The deaths of Ahmaud Arbery, Breonna Taylor, and George Floyd impacted every corner of the nation this past summer, and Lafayette was no exception. On June 22, the Instagram account @black.at.laf was created, sending shockwaves through the College Hill community with its revelations about the treatment of Black and Brown students and faculty.
The Dear Lafayette College Coalition was founded by Savanna Touré ’21 in July of this past year in light of everything that has happened and the resurgence of the Black Lives Matter movement.
“With everything that happened over the summer, over the past couple of months, I guess it just gave us the ammunition and gave us the motivation to want to just go out and create something, to evoke some type of change on campus for BIPOC students,” said Reanna West ’22, one of the founding members of the Dear Lafayette coalition.
Headed up by West, Touré, Tyler Cook ’21, Fatimata Cham ’23, Naomi Ganpo ’22, Josette Yeboah ’21, Isaiah Osei-Gyening ’22 and Melissa Niles ’21, Dear Lafayette is a “Black-led student coalition at Lafayette College, dedicated to fighting systemic oppression and fascism on College Hill,” according to their Instagram page.
“[Touré] reached out to people who she believed were very active on campus, who are very outspoken, who were very about seeing revolutionary change, not just on campus, but for people of color in general, in America and the world,” West said.
Their mission is to ensure racial justice on campus and to hold the college accountable for its alleged inactions or complicities throughout the years, according to a post by Dear Lafayette.
Among their demands are, “not Restorative, but Transformative Justice, and Community Accountability; End of Surveillance and Criminalization within Institutional Education; Abolishing the Housing Tier System that Restricts BIPOC Quality of Life; Invest in Community Care, Not Institutional Power; Demilitarize and Defund Campus Police,” according to their website.
On October 13, Dear Lafayette released a detailed document detailing their specific demands and stating that “we expect Lafayette College to hold themselves accountable and meet the following demands.”
The demands ask for changes in many areas on campus, including Student Government, student organizations, residential life, academic affairs, orientation, counseling center, Greek life, and more. The coalition is also currently working to archive the experiences posted to @black.at.laf by anonymous students and alumni, according to West.
“We’ve also been meeting with faculty, Rob Young [director of intercultural development], we’ve been meeting with Annette Diorio [vice president for campus life], talking about what we want to see, talking about the demands, unpacking them,” West said.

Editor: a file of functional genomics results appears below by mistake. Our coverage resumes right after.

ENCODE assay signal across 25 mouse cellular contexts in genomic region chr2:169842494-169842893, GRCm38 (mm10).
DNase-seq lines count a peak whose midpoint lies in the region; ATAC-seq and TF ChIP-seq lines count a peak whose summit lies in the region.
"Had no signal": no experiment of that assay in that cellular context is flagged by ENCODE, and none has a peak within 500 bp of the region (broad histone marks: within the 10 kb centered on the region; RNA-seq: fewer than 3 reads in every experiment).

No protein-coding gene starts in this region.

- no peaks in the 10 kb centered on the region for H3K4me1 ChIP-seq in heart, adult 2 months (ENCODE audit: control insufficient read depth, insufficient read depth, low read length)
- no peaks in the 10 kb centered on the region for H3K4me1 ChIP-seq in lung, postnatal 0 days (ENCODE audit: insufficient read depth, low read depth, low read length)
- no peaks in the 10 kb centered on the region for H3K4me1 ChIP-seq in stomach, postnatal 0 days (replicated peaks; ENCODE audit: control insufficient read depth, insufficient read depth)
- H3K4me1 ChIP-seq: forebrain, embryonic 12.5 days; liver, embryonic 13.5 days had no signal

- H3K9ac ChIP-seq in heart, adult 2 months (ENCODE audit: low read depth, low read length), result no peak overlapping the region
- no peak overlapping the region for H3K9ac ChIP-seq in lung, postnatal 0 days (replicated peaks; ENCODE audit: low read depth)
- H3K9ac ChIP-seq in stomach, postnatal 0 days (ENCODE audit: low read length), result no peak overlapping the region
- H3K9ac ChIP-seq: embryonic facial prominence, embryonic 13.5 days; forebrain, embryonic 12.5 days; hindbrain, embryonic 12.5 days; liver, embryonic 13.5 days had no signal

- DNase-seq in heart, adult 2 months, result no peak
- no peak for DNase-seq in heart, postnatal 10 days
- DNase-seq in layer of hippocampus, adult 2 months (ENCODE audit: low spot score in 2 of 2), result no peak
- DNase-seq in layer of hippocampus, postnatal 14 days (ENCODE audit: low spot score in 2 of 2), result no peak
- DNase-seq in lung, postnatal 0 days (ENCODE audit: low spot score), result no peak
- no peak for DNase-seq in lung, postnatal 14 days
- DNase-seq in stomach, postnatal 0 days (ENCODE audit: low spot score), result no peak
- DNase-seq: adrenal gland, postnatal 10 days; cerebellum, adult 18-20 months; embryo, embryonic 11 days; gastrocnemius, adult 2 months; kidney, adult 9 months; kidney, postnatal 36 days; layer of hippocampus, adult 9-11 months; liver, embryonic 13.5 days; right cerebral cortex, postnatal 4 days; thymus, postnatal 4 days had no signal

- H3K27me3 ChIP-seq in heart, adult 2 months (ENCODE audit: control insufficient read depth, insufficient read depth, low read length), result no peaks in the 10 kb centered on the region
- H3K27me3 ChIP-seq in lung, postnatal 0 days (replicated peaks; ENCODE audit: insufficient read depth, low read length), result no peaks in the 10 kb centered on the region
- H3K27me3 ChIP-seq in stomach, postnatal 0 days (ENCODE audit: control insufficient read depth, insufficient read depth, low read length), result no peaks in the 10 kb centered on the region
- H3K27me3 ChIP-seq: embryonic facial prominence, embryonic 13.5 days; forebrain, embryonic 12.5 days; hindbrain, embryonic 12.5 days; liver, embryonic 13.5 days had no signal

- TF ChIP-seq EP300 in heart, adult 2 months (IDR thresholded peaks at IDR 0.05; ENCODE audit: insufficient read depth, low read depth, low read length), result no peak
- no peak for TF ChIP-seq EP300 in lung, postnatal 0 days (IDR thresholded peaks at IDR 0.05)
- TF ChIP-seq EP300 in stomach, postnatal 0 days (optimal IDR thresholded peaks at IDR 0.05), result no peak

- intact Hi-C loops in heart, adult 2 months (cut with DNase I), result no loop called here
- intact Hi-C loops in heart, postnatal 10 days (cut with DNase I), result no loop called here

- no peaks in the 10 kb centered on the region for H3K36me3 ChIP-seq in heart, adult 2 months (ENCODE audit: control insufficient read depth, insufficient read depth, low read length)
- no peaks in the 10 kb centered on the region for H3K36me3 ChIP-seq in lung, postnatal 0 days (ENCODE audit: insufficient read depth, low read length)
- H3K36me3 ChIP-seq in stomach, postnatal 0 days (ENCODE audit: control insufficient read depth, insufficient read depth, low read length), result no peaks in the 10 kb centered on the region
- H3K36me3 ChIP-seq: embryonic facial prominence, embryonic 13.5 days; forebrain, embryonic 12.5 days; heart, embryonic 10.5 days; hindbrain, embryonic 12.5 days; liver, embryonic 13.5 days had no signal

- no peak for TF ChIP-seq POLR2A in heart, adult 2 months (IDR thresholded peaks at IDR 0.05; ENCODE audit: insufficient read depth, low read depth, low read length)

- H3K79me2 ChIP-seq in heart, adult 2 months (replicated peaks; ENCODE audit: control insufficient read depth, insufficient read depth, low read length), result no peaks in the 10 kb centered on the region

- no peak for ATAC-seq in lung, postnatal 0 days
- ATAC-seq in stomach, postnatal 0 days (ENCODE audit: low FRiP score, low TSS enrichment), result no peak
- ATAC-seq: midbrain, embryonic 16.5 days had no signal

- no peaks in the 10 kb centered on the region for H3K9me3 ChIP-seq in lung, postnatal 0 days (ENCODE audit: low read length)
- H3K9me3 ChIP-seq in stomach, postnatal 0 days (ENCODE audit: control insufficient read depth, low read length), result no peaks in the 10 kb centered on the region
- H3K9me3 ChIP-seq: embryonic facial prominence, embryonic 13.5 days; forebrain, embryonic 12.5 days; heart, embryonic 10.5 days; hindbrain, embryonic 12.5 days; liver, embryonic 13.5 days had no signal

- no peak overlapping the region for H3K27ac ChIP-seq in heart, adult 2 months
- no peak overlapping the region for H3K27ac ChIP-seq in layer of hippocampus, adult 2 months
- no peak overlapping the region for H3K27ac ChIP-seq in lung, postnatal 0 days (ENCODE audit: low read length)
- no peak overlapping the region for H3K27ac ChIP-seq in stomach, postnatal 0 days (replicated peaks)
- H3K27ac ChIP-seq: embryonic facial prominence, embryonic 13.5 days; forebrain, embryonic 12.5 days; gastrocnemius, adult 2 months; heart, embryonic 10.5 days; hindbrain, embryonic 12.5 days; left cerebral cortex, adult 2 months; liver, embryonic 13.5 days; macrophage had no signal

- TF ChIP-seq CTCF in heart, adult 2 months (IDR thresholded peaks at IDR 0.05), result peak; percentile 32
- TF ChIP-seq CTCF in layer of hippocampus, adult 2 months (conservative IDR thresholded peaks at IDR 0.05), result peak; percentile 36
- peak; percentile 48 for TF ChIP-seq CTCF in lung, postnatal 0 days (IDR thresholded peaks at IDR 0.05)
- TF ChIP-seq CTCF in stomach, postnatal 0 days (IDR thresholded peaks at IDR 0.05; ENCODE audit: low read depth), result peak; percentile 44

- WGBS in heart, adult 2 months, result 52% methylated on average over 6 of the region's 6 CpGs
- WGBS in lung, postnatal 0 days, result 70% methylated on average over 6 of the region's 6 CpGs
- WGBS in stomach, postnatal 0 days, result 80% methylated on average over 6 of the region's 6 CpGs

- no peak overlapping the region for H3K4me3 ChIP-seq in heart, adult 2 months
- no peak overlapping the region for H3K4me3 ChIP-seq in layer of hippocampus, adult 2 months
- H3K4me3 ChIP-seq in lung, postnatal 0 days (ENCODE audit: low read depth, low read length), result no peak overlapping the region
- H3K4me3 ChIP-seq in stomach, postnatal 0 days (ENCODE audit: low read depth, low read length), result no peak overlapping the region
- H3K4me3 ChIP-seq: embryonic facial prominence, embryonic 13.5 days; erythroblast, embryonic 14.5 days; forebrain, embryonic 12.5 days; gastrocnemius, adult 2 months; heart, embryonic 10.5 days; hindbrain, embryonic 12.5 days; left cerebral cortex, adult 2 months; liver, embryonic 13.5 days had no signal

Dear Lafayette has started a petition as well, which gives a detailed account of the Dear Lafayette team’s charges against the college administration for decades of alleged systemic failures to ensure a fair and inclusive educational environment for BIPOC students. The petition also to acknowledges some of the steps taken by the college, but ultimately concludes that these steps have not been enough, labeling them “surface level.”
“Some of the demands fall under the academic department, and we had certain demands, for example, for the engineering department for STEM fields. We’re looking for more representation and stuff along those lines, and we’ve had the head of the biology department [Laurie Caslake] reach out to us, and Joshua Miller from the government and law department, multiple faculty members,” West explained.
The petition states that Black men and women make up only 4.2 percent of full-time faculty, and as such, Dear Lafayette states that the college cannot adequately provide “academic presence for lasting cultural change.”
The organization later goes on to interpolate a quote by the late David A. Portlock, former assistant dean of academics at Lafayette, who created the Association of Black Collegians, according to The Morning Call.
“[A half of a century] has passed since the establishment of the Association of Black Collegians,” Portlock said. “What have we really accomplished in [50 years]? Are we a critical part of the Lafayette community?”
Dear Lafayette then inserted their own response: “WE respond with a firm ‘no.’”
The heads of various departments and professors have reached out to the organization, and Dear Lafayette is planning to meet with many of them in the near future, according to West.
“Even [Young] and [Diorio], they’ve been very great during this time, reaching out to us and scheduling meetings, listening and hearing us out. I’ve been pleasantly surprised by the faculty with the amount of responses we’re getting,” West said.
West added that all new members are welcome.
“If new students want to come in and they want to be involved, really just reach out,” West said. “Just go on the Instagram page, see who’s a part of the team reach out to any one of us we’re all open to new members, the more the merrier. We want the help, we want the support, definitely to put pressure on faculty.”